- Angiodysplasia: these are abnormal blood vessels that can form in any part of the GI-Tract. This means they can cause an upper or a lower GI-Bleeding depending on where they located.
- Rectal varices: these are collateral blood vessel formed on the lower GI-Tract due to hypertension caused by Liver cirrhosis. Now would you like to know what Liver cirrhosis is? Then please read our previous articles to get more informed.
- Ischaemic colitis: this occurs when blood flow to a certain part of the large intestine is temporarily reduced by narrowing of the blood vessels supplying blood to that part of the intestine. Meaning limited oxygen to the digestive cells, hence limiting its functions. Theis can be caused by low blood pressure. Signs are:
- Pain like cramping of the stomach. This can be a sudden pain which comes and goes.
- Bright red blood in your stool or passing blood without stool.
- Nausea and diarrhoea
- Colorectal Cancer: Now this is a topic on its’ own but just to highlight some of its common signs:
- Change in stool: that means there are time one has diarrhoea and other times one is obstipated. This occurs especially when the tumours are so big that they are covering a large part of the intestinal lumen.
- Colon polyps: these are small clumps of tissue cells that form on the intestinal lining. Most of them are benign. Meaning that they are harmless. BUT over time some of the polyps can change their genetic code to malign tissue, meaning they become cancerous. Most Polyps don’t cause any symptoms as they are harmless, up until they start bleeding, or they become so big that they also occupy a large space of the intestinal lumen causing a change of bowel habits (diarrhoea to obstipation).
- Diverticulosis/Diverticulitis: these are small bulges on the lining of the intestine, where stool can get stuck. The pouches formed by the bulging can be inflamed and cause infections. They are mostly found on the lower left of the large intestine; hence most symptoms of abdominal pain are also located there. Signs are:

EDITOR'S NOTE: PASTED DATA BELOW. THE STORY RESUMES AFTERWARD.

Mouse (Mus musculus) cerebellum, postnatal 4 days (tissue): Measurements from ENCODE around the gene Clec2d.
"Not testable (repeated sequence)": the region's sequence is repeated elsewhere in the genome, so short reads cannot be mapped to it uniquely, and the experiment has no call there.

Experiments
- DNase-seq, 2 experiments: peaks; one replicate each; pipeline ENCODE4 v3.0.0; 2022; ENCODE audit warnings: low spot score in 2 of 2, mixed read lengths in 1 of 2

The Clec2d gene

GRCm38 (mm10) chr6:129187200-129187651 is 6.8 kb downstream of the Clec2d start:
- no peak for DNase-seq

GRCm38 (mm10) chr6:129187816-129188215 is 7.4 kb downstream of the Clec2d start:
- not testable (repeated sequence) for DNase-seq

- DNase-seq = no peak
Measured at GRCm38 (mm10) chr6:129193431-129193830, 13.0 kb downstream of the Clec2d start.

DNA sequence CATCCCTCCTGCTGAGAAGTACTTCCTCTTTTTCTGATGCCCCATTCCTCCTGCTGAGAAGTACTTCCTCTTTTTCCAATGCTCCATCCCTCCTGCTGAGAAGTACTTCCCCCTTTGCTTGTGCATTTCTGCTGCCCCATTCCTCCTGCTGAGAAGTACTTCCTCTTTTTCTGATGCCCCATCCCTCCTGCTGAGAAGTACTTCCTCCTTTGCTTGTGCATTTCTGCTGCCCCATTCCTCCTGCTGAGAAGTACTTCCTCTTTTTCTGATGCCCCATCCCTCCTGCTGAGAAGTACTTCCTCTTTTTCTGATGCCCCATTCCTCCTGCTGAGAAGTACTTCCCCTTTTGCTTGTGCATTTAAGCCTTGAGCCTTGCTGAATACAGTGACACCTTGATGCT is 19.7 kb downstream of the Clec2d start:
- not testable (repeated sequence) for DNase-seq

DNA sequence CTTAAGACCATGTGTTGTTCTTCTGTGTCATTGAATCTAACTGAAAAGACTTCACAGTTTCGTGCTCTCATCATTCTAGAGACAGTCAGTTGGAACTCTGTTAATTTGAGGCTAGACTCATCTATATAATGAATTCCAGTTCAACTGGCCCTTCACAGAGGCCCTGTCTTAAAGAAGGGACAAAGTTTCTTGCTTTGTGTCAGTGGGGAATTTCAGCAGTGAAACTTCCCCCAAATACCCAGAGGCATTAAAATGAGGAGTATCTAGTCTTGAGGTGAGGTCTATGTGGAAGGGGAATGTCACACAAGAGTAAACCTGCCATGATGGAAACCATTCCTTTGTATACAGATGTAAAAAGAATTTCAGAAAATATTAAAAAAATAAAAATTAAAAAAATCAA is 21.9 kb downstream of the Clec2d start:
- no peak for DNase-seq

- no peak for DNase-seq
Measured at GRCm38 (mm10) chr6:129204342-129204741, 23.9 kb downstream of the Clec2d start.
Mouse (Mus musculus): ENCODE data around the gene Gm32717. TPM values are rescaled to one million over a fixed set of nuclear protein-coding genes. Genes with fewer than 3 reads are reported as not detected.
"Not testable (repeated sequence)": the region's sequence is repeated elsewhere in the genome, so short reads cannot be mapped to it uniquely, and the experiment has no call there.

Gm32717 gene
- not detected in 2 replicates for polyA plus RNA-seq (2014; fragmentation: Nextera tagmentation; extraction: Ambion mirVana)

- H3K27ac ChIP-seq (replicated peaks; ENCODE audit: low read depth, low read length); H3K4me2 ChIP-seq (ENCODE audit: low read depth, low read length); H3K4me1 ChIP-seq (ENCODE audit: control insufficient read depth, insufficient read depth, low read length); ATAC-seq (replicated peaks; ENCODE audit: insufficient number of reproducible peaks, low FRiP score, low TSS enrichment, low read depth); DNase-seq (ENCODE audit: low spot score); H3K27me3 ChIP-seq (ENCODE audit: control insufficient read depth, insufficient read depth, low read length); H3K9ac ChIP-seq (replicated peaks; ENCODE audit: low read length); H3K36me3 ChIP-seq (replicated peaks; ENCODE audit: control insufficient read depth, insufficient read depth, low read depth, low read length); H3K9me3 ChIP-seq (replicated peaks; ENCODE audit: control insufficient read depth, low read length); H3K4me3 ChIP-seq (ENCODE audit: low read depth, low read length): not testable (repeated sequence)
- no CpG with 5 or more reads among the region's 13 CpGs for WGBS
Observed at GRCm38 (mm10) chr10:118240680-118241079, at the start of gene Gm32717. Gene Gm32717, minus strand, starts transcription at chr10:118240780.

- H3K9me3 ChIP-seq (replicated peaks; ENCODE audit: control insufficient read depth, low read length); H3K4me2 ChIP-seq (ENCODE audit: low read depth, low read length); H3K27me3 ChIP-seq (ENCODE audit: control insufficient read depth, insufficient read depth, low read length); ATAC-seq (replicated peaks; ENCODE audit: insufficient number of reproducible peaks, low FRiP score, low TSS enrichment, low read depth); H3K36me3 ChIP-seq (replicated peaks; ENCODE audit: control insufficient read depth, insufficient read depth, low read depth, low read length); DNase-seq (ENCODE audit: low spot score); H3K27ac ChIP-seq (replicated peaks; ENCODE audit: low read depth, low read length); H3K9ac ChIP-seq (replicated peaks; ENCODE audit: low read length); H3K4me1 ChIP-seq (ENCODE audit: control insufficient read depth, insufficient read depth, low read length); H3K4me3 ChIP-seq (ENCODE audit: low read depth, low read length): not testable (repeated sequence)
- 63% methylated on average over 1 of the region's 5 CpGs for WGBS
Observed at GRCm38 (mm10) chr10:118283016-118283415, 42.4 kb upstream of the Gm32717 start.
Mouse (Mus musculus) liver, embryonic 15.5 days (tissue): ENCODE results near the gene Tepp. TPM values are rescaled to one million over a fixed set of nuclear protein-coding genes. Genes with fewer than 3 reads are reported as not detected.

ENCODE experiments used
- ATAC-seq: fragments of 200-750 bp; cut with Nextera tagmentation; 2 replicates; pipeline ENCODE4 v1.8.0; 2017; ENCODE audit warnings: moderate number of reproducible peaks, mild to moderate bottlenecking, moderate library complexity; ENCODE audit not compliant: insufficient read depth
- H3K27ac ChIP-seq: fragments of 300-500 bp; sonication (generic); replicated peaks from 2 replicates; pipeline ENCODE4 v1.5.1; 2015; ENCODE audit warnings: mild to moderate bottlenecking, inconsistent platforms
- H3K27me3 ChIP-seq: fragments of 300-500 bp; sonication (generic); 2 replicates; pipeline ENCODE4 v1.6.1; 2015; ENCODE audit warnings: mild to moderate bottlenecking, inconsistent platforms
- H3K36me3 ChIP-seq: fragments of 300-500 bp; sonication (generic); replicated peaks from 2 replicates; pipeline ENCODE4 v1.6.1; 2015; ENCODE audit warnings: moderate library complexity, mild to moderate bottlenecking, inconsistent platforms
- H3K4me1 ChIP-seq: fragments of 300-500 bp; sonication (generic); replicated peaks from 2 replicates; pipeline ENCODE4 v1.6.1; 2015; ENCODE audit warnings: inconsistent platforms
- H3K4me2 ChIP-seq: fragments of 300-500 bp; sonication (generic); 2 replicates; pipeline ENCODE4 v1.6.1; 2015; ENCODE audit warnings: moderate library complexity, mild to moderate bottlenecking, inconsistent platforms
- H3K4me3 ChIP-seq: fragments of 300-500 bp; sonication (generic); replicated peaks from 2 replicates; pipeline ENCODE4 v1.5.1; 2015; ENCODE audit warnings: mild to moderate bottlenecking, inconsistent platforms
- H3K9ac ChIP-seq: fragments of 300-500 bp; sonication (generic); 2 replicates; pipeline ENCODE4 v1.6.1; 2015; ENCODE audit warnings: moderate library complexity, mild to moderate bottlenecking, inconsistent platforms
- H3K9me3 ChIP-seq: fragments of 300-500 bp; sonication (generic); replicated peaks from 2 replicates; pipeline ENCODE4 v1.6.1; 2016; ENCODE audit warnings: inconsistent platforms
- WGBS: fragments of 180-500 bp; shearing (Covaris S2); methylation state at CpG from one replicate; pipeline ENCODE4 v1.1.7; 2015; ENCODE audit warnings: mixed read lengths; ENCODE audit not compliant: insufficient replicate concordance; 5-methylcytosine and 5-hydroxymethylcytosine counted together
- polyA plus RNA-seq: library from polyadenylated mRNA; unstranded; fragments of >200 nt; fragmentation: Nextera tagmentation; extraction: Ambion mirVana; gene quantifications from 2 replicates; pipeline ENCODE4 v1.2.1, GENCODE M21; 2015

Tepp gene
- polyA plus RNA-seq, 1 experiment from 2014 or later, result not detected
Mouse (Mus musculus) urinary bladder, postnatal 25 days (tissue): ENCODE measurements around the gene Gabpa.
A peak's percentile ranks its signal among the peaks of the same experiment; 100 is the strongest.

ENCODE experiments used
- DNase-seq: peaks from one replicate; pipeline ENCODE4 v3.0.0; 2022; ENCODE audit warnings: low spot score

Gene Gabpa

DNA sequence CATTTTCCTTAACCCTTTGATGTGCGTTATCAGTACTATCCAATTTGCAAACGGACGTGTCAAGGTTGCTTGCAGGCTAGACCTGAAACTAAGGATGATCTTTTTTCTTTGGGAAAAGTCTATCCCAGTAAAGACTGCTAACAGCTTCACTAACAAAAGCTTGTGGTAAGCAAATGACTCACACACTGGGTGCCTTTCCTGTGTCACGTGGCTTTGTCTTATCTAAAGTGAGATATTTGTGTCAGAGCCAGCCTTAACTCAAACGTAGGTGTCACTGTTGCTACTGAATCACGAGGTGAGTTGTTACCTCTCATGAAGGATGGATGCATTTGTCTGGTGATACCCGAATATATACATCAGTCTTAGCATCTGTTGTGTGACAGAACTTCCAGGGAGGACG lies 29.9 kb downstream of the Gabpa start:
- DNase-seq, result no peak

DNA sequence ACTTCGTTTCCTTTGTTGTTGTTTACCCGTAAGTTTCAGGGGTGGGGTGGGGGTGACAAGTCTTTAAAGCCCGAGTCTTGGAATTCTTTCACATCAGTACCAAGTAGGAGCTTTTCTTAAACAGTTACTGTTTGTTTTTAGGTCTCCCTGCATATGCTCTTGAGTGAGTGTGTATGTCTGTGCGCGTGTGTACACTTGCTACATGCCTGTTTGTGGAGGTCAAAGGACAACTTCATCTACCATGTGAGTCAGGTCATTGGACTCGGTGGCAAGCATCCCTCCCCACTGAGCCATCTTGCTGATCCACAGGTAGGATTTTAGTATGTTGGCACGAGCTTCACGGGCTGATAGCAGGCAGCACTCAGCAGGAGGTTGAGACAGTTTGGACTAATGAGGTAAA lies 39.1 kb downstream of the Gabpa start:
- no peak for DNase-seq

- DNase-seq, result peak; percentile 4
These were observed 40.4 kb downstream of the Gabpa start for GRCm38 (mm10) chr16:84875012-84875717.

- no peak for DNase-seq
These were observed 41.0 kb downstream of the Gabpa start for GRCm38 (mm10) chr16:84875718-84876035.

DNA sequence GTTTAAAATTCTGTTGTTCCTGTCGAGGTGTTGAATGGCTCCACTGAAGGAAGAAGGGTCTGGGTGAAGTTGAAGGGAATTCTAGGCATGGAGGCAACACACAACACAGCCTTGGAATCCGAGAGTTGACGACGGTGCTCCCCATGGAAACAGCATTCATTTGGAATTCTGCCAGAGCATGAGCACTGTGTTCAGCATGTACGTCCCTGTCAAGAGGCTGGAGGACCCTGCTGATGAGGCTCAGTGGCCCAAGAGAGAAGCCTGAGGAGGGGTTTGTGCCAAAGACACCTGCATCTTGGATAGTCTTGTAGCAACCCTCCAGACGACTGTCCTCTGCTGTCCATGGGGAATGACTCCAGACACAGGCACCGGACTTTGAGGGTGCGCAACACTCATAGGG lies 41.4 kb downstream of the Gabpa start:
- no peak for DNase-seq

- Lower left abdominal pain
- Nausea and vomiting
- Chronic inflammatory bowel disease (CIBD): Now these is a term for 2 very large diseases which we will discuss in a whole segment of its own. But to bring some perspective into this term, it stands for 2 conditions: Crohn’s disease and ulcerative colitis.
- Crohn’s disease: is an CIBD characterised by inflammation of the both the large and/or small intestines. The inflammation can start at any part of the intestine and mostly starts at between the age of 15 to 35 years.
- Ulcerative colitis: is a CIBD characterised by inflammation that mostly starts in the lower part of the large intestines then spreads upwards. Of course, there exists some abnormalities where the inflammation starts at the last part of the small intestines.
- The most common symptoms for both are: frequent diarrhoea (up to 10 to 15 times a day, rectal bleeding, abdominal pains, and weight loss
Whoo! Now that we know all these causes let’s have a look at what interventions we have:
- Doing an emergency endoscopy when one has relevant blood loss, or general endoscopy (here we have colonoscopy or proctoscopy, depending on which one is needed).
- By heavier blood losses that can’t be stilled using endoscopic measures then the solution is surgery.
- For Colorectal cancer, Diverticulitis and CIBD depending on how the therapy regimes are your doctor should advice on the method of intervention.
How do you prevent all these you may ask? Now here it gets a little bit tricky because some of these could be genetically caused like colorectal cancer or CIBD. Despite all that, here are some things one could do:
- Eat food rich in fibres, the helps keep stool soft, hence reducing haemorrhoidal bleeds, and diverticulitis. BUT during an acute diverticulitis infection one should avoid foods rich in fibres for at least one month or at least until the infection is over.
- Avoid chronic consumption of alcohol to avoid liver cirrhosis, hence avoiding rectal varices.
- Avoid smoking since chain smokers for years have a higher risk of getting ulcerative colitis.
- Proper management of high blood pressure, exercising regularly.
Diet for GI-Bleeding
Understanding the cause of the diagnosis is always necessary to adapt nutrition in patients with gastrointestinal bleeding.
Generally, foods rich in iron are recommended as one can lose a lot of iron during bleeding especially if it is extensive. It is also advised to eat small meals more often while your digestive system heals. Some lifestyle adjustments are also necessary, that is restricting alcoholic drinks, smoking, caffeine (coffee, regular tea, chocolate), mints (peppermint and spearmint), garlic, onions, fried, greasy, or spicy foods, high acid foods such as citrus fruits and juices, bubbly drinks, tomato products if one engages in them. Alcohol and smoking should be avoided as they increase stomach acids and lead to ulcers which worsen the bleeding. The general idea with food is to avoid foods that cause either heartburn, nausea, or diarrhoea.
Examples of recommended foods are red meat, shellfish, poultry, eggs, beans, raisins, whole-grain breads, and leafy greens.